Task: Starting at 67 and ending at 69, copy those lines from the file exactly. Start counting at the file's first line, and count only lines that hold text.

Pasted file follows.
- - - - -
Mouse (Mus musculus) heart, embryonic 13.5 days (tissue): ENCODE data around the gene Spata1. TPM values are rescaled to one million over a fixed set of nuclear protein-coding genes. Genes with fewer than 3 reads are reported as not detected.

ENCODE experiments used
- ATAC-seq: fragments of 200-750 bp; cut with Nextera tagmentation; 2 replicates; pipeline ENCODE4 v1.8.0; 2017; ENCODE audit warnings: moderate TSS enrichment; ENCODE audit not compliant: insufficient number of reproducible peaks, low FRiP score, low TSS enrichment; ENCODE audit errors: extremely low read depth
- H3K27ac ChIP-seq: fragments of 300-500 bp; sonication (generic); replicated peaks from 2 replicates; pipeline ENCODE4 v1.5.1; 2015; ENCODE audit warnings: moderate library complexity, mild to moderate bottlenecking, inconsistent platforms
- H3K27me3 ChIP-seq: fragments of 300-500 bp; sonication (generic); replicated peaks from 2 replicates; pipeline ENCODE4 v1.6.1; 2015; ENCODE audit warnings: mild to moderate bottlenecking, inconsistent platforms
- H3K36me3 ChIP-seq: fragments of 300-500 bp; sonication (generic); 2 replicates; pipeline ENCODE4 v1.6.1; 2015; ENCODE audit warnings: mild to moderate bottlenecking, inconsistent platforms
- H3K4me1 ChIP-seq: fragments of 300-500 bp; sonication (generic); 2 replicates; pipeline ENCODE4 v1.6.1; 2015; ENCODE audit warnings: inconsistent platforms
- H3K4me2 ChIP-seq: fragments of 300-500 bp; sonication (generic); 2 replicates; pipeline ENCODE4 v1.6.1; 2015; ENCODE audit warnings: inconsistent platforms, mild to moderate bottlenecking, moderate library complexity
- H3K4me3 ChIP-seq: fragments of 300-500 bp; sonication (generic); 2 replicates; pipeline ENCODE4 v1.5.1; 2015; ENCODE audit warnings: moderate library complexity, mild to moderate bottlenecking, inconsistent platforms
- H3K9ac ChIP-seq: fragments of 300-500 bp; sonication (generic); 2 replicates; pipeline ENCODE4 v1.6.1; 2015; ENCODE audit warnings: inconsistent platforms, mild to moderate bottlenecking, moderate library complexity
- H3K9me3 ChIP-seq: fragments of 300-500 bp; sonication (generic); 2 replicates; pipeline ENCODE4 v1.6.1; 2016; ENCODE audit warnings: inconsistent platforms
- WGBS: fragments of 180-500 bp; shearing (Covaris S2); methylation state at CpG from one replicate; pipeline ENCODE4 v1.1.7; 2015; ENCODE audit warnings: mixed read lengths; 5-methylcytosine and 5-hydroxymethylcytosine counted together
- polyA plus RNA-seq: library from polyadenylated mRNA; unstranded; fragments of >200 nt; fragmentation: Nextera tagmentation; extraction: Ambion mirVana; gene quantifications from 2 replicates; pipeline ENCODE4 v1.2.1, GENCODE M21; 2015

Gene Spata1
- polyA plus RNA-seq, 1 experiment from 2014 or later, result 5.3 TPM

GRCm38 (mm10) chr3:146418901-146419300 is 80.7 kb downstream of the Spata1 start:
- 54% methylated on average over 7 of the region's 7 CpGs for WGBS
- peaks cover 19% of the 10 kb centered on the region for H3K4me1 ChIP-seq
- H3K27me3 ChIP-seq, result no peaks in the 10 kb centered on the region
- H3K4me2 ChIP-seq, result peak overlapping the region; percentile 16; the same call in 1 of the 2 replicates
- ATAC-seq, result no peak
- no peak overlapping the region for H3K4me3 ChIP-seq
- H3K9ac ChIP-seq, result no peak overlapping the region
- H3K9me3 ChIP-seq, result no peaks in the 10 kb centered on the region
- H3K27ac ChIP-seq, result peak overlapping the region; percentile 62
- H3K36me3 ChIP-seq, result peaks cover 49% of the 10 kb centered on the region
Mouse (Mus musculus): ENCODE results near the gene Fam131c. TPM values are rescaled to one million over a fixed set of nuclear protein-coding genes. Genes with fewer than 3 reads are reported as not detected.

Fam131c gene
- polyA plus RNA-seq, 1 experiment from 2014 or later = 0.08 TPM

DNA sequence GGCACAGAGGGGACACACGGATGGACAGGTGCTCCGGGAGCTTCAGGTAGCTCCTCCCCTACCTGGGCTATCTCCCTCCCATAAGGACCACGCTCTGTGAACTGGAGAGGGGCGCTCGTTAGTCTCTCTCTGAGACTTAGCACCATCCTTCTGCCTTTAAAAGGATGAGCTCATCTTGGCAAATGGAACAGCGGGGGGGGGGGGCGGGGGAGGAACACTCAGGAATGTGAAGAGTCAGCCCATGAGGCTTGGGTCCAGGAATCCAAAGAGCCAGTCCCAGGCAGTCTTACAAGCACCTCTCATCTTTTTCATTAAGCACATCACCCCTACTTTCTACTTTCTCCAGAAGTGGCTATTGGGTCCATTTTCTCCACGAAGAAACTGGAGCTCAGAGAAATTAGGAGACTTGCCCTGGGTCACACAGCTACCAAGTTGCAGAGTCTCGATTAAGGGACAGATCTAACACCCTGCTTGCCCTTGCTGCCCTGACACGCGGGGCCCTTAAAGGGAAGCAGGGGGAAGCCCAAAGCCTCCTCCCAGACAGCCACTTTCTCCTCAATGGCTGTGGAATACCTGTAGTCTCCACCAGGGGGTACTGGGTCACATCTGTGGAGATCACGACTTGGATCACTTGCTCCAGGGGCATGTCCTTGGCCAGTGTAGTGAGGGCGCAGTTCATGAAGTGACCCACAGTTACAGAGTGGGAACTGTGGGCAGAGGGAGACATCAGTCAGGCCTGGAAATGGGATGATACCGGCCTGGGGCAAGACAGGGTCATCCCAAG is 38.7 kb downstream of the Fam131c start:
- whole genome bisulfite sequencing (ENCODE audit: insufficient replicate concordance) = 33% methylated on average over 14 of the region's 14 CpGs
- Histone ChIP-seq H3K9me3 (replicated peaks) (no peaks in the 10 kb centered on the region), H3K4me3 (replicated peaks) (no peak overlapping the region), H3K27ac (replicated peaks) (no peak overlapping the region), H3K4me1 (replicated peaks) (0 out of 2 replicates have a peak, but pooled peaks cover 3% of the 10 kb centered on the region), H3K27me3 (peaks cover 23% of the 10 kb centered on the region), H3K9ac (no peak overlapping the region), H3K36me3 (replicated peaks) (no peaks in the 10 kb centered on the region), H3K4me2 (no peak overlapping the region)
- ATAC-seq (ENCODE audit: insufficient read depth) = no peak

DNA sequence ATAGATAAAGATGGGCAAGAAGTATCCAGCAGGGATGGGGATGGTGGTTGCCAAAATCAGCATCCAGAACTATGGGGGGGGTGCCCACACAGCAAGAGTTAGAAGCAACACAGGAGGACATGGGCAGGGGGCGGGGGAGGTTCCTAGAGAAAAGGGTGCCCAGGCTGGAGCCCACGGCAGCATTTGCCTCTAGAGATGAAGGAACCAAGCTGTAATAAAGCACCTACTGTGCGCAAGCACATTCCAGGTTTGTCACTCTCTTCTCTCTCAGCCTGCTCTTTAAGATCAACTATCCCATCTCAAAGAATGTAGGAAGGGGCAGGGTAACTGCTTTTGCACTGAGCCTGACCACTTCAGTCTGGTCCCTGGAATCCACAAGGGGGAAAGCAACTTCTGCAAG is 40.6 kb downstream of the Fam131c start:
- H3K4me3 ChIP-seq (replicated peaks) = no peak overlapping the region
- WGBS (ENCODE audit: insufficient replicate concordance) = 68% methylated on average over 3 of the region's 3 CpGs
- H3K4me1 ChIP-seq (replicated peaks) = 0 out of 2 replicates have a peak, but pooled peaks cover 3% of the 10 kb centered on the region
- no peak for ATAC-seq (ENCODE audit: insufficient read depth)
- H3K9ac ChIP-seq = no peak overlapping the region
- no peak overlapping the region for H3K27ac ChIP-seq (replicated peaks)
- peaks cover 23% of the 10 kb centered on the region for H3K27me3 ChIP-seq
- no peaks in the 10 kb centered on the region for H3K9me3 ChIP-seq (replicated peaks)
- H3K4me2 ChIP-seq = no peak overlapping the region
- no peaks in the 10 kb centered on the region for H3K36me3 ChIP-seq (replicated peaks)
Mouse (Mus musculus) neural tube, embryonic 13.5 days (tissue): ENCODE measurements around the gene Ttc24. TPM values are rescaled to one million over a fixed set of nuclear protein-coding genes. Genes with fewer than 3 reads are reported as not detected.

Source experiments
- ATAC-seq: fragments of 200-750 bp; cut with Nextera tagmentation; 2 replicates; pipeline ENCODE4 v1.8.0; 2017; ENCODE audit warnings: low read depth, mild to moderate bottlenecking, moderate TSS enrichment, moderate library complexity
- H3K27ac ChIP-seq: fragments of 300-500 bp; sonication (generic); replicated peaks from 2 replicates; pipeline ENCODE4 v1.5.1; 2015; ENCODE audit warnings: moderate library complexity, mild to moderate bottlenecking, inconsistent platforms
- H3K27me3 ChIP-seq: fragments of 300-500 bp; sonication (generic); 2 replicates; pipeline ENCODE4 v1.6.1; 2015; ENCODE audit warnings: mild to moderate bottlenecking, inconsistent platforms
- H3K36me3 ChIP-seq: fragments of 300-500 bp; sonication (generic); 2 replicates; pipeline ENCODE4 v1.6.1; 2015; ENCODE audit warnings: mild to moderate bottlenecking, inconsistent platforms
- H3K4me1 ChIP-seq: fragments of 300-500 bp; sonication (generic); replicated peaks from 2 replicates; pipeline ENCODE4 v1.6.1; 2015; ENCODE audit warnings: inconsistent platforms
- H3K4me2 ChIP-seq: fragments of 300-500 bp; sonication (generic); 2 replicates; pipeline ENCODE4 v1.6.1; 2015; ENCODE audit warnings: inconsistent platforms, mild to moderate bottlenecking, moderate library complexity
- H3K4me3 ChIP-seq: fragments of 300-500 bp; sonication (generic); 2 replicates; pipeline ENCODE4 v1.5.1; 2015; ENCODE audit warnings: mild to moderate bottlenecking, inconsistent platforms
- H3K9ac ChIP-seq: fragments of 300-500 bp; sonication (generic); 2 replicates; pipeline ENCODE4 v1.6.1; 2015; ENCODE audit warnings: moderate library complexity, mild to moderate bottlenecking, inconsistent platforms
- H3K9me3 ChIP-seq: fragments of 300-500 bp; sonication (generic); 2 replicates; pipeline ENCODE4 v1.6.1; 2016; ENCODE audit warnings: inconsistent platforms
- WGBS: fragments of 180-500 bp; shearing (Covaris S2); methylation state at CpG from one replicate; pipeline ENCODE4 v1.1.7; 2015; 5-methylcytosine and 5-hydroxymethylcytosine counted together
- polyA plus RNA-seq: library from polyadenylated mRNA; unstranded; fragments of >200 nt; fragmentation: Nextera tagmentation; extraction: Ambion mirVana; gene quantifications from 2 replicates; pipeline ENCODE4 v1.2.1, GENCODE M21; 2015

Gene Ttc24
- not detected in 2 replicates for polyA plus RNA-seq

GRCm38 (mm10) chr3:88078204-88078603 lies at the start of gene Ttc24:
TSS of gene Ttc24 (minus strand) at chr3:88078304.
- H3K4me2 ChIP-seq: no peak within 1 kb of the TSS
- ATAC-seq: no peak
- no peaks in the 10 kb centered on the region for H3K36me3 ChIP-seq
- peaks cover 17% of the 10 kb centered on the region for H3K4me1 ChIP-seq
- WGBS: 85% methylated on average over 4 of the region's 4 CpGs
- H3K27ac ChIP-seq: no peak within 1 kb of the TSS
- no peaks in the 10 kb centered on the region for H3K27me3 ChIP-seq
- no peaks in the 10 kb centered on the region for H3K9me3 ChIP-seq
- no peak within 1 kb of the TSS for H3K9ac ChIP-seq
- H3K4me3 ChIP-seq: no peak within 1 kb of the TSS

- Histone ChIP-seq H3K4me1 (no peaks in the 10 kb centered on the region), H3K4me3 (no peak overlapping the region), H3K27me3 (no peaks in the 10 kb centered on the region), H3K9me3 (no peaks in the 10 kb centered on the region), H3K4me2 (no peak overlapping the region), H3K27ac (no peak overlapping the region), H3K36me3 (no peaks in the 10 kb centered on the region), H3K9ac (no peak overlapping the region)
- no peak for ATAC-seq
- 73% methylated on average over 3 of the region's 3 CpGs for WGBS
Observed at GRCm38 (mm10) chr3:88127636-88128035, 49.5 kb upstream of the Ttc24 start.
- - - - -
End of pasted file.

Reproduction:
- H3K27ac ChIP-seq: no peak within 1 kb of the TSS
- no peaks in the 10 kb centered on the region for H3K27me3 ChIP-seq
- no peaks in the 10 kb centered on the region for H3K9me3 ChIP-seq